As more people bike, that opens up room on overcrowded public transit. “Usually when you have these discussions you say, ‘Oh, we need bikes to replace cars,’ but there’s a missing link there, and that’s public transit,” says Bentsen. “What we see is that actually we take people out of the bus and onto the bike and walking, which leaves room for people to leave their car and take the bus.”

The changes, unsurprisingly, have been met with some resistance, both from car owners and businesses. But while business owners initially worried about the city creating a ghost town that no one would visit, the opposite seems to be true; as in other cities that have converted some streets to pedestrian-only areas, the areas in Oslo that have been pedestrianized are some of the most popular parts of the city, Marcussen says. Last fall, after hundreds of parking spots had been removed, the city found that it had 10 perceny more pedestrians in the center than the year before. “So that is telling me that we are doing something right,” she says.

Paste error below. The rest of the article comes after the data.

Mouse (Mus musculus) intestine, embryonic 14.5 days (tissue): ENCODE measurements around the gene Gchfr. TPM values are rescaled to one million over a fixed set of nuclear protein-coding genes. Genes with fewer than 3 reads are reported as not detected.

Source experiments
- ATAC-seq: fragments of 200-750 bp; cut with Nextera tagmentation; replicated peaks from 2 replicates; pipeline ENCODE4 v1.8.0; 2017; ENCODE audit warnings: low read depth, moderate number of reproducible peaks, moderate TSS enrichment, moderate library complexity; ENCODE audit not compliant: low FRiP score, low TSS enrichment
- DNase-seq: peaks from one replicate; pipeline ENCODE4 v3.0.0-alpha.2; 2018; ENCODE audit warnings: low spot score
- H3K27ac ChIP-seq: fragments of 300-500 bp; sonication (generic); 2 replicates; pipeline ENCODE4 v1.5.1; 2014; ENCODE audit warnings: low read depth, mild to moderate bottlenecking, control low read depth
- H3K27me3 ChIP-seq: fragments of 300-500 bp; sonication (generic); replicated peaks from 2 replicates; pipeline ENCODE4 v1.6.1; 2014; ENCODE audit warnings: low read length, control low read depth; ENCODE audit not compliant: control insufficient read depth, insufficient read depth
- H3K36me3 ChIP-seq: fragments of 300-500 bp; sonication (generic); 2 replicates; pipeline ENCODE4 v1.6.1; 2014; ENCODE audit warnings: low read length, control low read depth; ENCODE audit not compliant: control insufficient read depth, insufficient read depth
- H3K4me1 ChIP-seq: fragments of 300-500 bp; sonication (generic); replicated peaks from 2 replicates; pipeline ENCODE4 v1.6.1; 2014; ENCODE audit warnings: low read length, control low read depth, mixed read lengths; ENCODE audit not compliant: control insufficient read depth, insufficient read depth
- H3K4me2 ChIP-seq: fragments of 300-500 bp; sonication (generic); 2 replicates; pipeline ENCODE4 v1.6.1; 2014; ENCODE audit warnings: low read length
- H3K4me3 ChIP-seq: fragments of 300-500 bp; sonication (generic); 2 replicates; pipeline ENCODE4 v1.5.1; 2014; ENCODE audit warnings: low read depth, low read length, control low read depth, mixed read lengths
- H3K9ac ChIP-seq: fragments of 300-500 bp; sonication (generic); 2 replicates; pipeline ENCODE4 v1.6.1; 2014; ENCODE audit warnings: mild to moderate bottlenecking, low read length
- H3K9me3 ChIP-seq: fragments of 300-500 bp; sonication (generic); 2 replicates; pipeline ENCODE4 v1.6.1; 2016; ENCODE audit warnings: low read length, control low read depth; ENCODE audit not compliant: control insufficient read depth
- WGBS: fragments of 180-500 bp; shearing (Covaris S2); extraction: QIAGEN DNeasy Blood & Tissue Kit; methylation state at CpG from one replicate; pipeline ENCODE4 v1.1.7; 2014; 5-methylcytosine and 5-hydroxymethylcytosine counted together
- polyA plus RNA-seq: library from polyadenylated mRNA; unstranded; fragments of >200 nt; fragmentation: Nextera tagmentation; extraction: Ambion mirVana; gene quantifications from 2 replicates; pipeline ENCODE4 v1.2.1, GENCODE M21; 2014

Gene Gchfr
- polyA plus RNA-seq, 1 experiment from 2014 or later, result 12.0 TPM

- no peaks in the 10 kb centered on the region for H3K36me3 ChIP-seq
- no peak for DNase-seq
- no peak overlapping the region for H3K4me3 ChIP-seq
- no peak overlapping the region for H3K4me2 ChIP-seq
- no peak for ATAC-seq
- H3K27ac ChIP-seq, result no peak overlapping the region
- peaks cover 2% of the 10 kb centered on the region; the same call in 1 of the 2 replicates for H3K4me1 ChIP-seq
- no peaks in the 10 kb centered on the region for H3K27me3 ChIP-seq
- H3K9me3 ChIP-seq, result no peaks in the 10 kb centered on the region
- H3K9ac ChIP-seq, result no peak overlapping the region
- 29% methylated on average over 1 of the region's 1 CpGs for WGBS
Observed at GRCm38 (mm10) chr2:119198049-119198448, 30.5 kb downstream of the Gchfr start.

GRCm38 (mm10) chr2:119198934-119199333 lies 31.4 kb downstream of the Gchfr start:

“Changing habits will always be challenging,” she says. “Cities have been built for cars for many decades, and the car has been seen as a status symbol, and I guess it still is for some people. We need to plan our cities better for the future so that the private car is not setting the premise for how we build our cities anymore. So in new developments, we are trying to make sure it’s easy for those who move into their new home to live without their own private car.”

Several other cities are also working to reduce car use, such as Madrid, which limits access to the city center for anyone other than the people who live there. Other cities will follow. “I am absolutely certain that in the future, the private car will take up much less space in the cities,” says Marcussen. “I hope that other cities will be inspired by us to create their own car-free city center. I think this will become an increasingly important issue as we see more and more clearly that letting private cars take up so much of a very limited space within city centers is just not very efficient. At the same time, we are learning more about how pollution affects those of us who live in the cities, especially children. A couple of decades ago, it was perfectly normal to smoke cigarettes inside. Today, very few would do that. I think it’s the same with cars in the city center: One day we will look back and ask ourselves why we ever thought that was a good idea.”

Adele Peters is a staff writer at Fast Company who focuses on solutions to some of the world's largest problems, from climate change to homelessness. Previously, she worked with GOOD, BioLite, and the Sustainable Products and Solutions program at UC Berkeley, and contributed to the second edition of the bestselling book "Worldchanging: A User's Guide for the 21st Century."